Samuel Daniel (1562 – October 14, 1619) was an English poet and historian who exerted a considerable influence on the development of Elizabethan and Jacobean poetry. Daniel's verse was highly praised and widely read by some of the most important poets of his era, including Edmund Spenser and William Shakespeare, whose history plays were influenced by Daniel's own verse-histories. Despite his strength for verse-writing, Daniel is primarily remembered today for his insightful knowledge of history. Daniel's verse-epic The Civile Warres, a retelling of The War of the Roses, remains one of the most important documents for historians of the period, as well as one of the most masterfully written of all English histories.
Although he never became a literary giant in his own right, Daniel stands out as one of the most versatile of all English men of letters.
Daniel was born near Taunton in Somerset, the son of a music-master. He was the brother of John Daniel. In 1579 Daniel was admitted to Magdalen Hall at Oxford University, where he remained for about three years, afterward devoting himself to the study of poetry and philosophy. It is believed that in 1586 Daniel was employed as the servant of Edward Stafford, the Baron of Stafford and the English ambassador in France.
He was first encouraged and, if we may believe him, taught in verse by the famous Mary Sidney, Countess of Pembroke, whose honor he was never weary of proclaiming. He had entered her household as tutor to her son. His first known work, a translation of Paulus Jovius, to which some original matter is appended, was printed in 1585.
His first known volume of verse is dated 1592; it contains the cycle of sonnets to Delia and the romance called The Complaint of Rosamond. Without the Daniel's consent, 27 of the sonnets had already been printed at the end of Sir Philip Sidney's Astrophil and Stella. Several editions of Delia appeared in 1592, and they were very frequently reprinted during Daniel's lifetime. We learn that Delia lived on the banks of Shakespeare's river, the Avon, and that the sonnets to her were inspired by her memory when the poet was in Italy. To an edition of Delia and Rosamond, in 1594, was added the tragedy of Cleopatra, written in classical style, in alternately rhyming heroic verse, with choral interludes. The First Four Books of the Civil Wars, a historical poem on the subject of the Wars of the Roses, in ottava rima, appeared in 1595.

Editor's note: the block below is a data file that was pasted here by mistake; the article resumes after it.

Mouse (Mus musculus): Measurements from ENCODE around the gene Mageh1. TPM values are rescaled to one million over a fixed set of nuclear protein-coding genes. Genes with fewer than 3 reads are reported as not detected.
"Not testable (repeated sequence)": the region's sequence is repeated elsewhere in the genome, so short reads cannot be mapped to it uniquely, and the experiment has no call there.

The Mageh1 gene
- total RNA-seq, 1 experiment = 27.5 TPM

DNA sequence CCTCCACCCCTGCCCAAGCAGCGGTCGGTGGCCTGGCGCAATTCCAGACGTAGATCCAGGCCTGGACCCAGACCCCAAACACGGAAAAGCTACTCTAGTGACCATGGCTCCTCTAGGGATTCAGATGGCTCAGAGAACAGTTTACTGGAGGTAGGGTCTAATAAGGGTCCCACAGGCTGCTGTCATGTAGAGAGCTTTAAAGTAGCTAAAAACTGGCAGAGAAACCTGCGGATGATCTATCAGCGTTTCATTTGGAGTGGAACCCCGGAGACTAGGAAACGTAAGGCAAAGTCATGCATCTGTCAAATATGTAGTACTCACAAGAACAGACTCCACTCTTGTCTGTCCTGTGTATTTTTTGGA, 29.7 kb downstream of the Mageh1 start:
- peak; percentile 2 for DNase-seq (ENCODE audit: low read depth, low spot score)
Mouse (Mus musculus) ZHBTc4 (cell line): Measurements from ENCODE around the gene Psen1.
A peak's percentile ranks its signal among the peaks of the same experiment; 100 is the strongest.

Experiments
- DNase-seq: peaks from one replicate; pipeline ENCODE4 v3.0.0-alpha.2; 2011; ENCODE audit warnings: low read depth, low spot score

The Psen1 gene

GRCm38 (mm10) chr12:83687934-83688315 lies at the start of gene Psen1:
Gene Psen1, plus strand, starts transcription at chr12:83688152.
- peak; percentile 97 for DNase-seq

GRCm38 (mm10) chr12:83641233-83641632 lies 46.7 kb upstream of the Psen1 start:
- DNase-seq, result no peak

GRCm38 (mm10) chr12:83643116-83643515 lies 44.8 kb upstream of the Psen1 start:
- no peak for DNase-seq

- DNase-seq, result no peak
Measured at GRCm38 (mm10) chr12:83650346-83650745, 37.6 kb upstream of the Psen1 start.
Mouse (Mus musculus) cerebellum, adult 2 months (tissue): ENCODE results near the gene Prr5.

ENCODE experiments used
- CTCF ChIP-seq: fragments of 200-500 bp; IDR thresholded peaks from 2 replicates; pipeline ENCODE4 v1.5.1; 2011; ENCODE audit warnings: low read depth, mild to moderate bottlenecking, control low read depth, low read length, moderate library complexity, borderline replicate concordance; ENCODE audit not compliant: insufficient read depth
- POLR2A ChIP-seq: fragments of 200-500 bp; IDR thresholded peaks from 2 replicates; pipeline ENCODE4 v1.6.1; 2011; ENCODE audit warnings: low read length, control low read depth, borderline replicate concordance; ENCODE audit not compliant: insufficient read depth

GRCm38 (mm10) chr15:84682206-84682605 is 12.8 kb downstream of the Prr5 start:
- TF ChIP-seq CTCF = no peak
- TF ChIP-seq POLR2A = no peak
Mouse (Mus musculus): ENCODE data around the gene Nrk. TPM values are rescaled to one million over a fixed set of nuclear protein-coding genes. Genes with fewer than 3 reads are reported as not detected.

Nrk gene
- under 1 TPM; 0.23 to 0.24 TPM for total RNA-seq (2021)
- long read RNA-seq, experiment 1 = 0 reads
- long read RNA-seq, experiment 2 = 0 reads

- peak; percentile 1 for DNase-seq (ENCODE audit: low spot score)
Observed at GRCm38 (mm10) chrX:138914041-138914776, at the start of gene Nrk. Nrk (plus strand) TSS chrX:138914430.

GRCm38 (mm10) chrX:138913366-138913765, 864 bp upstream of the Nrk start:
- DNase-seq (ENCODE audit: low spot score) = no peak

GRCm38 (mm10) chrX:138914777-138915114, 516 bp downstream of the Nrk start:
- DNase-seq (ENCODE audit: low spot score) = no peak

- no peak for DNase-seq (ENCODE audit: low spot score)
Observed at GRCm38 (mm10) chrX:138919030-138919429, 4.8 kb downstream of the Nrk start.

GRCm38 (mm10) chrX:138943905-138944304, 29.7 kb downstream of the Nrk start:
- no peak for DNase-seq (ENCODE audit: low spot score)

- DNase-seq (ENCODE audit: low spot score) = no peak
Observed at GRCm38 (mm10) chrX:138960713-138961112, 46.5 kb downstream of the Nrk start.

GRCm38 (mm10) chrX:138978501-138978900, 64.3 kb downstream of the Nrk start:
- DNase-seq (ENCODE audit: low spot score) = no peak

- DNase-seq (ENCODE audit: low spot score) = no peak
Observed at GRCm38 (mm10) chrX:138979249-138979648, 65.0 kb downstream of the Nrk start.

As far as is known, it was not until 1599 that a volume entitled Poetical Essays was published, which contained, besides the Civil Wars, Musophilus and A letter from Octavia to Marcus Antonius, poems in Daniel's finest and most mature manner. About this time he became tutor to Lady Anne Clifford, daughter of the Countess of Cumberland. On the death of Edmund Spenser, in the same year, Daniel received the somewhat vague office of Poet Laureate, which he nonetheless seems to have shortly resigned in favor of Ben Jonson. Whether it was on this occasion is not known, but about this time, and at the recommendation of his brother-in-law, Giovanni Florio, he was taken into favor at court, and wrote a Panegyric Congratulatorie offered to the king.
In 1601 the panegyric was published in a presentation folio, the first folio volume of collected works by a living English poet. Many later editions contained in addition his Poetical Epistles to his patrons and an elegant prose essay called A Defence of Rime (originally printed in 1602) in answer to Thomas Campion's Observations on the Art of English Poesie, which argued that rhyme was unsuited to the genius of the English language.
In 1603 Daniel was appointed Master of the Queen's Revels. In this capacity he brought out a series of masques and pastoral tragi-comedies—of which were printed A Vision of the Twelve Goddesses (1604), The Queen's Arcadia, an adaptation of Guarini's Pastor Fido (1606), Tethys' Festival or the Queenes Wake, written on the occasion of Prince Henry's becoming a Knight of the Bath (1610), and Hymen's Triumph, in honor of Lord Roxburgh's marriage (1615).